Zonulin's Role In Gut Health

The intestinal lining in the digestive tract is a thin, single-cell layer, and this delicate barrier is the largest and most important barrier against the external environment! Just a decade or two ago, discussing intestinal barrier permeability was ridiculed, but today it is widely recognized in the scientific literature as a very real biological phenomenon. Disrupted intestinal barrier function, or leaky gut, is associated with a long list of chronic inflammatory conditions including autoimmune disease, food allergy, inflammatory bowel disease, celiac disease, eczema, psoriasis and autism.

Intestinal Barrier, Tight Junctions and Leaky Gut

The delicate intestinal lining in your gut consists of tightly joined cells. Where these cells join together to form a barrier is called a tight junction, which opens and closes as needed. Tight junctions allow for absorption of nutrients from the food we eat, while at the same time, protect against the entry of allergens, bacteria, fungi, and parasites. Tight junctions act like a gatekeeper, but when they malfunction, “stuff” makes it into the bloodstream that shouldn’t. This loss of intestinal barrier function is called “leaky gut” and can lead to allergies and autoimmune disorders (1). If you suspect you have leaky gut, here are 4 proven steps to put a stop to it. 

What is Zonulin?

In 2000, researcher Alessio Fasano and his team discovered zonulin, a damaging protein produced in the gut that alters the permeability of the tight junctions in the digestive tract. Zonulin production induces an increase in intestinal permeability.

In healthy cells, if zonulin is secreted, cells open and then close. However, in people with serious health conditions, particularly autoimmunity, circulating zonulin is like pressing and holding the open button on the remote. There’s so much zonulin produced, therefore, the tight junctions get stuck open.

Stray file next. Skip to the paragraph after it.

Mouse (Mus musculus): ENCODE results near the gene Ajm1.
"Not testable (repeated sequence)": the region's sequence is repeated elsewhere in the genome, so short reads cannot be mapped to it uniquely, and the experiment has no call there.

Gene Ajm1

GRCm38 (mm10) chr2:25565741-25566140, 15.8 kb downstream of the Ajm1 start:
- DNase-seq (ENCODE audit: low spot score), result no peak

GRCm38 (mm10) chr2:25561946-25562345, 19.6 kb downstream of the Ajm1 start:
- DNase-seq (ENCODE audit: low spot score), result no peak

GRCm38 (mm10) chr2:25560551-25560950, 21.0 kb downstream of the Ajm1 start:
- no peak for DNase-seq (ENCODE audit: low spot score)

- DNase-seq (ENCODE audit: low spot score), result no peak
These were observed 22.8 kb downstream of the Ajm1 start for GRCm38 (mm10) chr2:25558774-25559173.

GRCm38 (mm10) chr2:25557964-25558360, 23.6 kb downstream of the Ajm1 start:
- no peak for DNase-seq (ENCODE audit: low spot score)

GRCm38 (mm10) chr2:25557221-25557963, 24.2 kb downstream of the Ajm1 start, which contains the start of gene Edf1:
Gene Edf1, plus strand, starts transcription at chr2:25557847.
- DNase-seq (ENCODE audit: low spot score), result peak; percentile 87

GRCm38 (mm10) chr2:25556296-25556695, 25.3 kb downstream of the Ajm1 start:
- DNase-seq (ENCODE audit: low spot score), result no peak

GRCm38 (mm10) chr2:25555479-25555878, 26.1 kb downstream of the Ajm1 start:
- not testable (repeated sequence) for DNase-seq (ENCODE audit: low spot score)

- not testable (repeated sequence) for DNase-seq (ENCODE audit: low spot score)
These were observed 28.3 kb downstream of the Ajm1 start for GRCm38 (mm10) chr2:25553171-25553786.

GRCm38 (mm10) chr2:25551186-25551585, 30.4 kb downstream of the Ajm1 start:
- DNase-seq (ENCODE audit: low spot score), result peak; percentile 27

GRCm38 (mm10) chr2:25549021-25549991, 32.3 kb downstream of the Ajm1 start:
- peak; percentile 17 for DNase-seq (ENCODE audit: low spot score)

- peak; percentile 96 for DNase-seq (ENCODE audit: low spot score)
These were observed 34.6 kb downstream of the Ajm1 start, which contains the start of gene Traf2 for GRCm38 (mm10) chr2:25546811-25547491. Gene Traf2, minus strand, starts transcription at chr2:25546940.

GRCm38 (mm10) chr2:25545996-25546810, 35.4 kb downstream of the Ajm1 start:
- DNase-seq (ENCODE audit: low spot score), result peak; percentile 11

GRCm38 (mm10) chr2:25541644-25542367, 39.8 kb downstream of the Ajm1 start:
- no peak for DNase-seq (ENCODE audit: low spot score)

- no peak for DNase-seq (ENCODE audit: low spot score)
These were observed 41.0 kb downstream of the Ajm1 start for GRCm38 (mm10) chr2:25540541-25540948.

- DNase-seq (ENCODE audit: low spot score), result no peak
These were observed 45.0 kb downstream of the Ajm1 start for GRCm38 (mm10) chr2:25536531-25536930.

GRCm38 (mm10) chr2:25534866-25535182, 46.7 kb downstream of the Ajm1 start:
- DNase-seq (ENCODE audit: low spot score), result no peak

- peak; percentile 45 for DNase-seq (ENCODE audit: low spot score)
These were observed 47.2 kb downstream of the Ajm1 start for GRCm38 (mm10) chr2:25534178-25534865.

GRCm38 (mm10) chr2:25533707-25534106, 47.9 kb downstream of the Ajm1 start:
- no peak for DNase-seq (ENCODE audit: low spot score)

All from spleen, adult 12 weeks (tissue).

Dysbiosis, Leaky Gut, and Zonulin

A healthy balance of microbial flora in the gut is essential for intestinal health. When its fragile balance is altered, it’s called dysbiosis. Dysbiosis is one of the key factors that causes zonulin release and subsequent loss of intestinal barrier function. Zonulin is the remote control that opens the tight junctions between cells (1).  

When there are alterations of the gut wall permeability, this increases antigen traffic through the gut wall to the bloodstream, triggering an immune response. Many things can lead to dysbiosis, including exposure to antibiotics, chronic stress, nutrition choices, food intolerance, and pesticides like glyphosate (just to name a few).

Improving your gut health is super important for overall health, and starting with your diet is key. Your gut will love these five foods, along with some of my favorite gut nourishers. Those good bugs feed off prebiotics, which come from fresh fruits and vegetables, so try out my favorite green drink recipe to help out the good bugs in your gut. 

Zonulin Linked to Numerous Chronic Health Conditions

Elevated zonulin levels have been found in people with autism, depression, type 1 diabetes, type 2 diabetes, metabolic syndrome, and PCOS. It’s also associated with systemic inflammation and is particularly elevated in those with celiac disease (2).

Zonulin and Gluten

Gliadin, a protein found in wheat, is a potent stimulator of zonulin release (3). If you’re eating a number of foods that create an immunologic response, including gluten, you will have greater levels of systemic inflammation.  

Testing for Zonulin

Testing serum zonulin levels in order to assess intestinal barrier dysfunction sounds like a good idea; however, the current commercial assays have significant methodological inconsistencies and serum zonulin isn’t a reliable marker at this time (4). With time, I'm confident zonulin will become a dependable marker for gut health. 

Kelly Harrington, MS, RDN

Registered Dietitian Nutritionist for Healthy Goods



1. Groschwitz K and Hogan S. Intestinal Barrier Function: Molecular Regulation and Disease Pathogenesis. J Allergy Clin Immunol. 2009 Jul; 124(1): 3–22.  

2. Fasano A. Zonulin, a newly discovered modulator of intestinal permeability, and its expression in coeliac disease. Lancet. 2000 Apr 29;355(9214):1518-9.

3. Drago S et al. Gliadin, zonulin and gut permeability: Effects on celiac and non-celiac intestinal mucosa and intestinal cell lines. Scand J Gastroenterol. 2006 Apr;41(4):408-19.   

4. Ajamian M et al. Serum zonulin as a marker of intestinal mucosal berrier function: May not be what it seems. Published online 2019 Jan 14.

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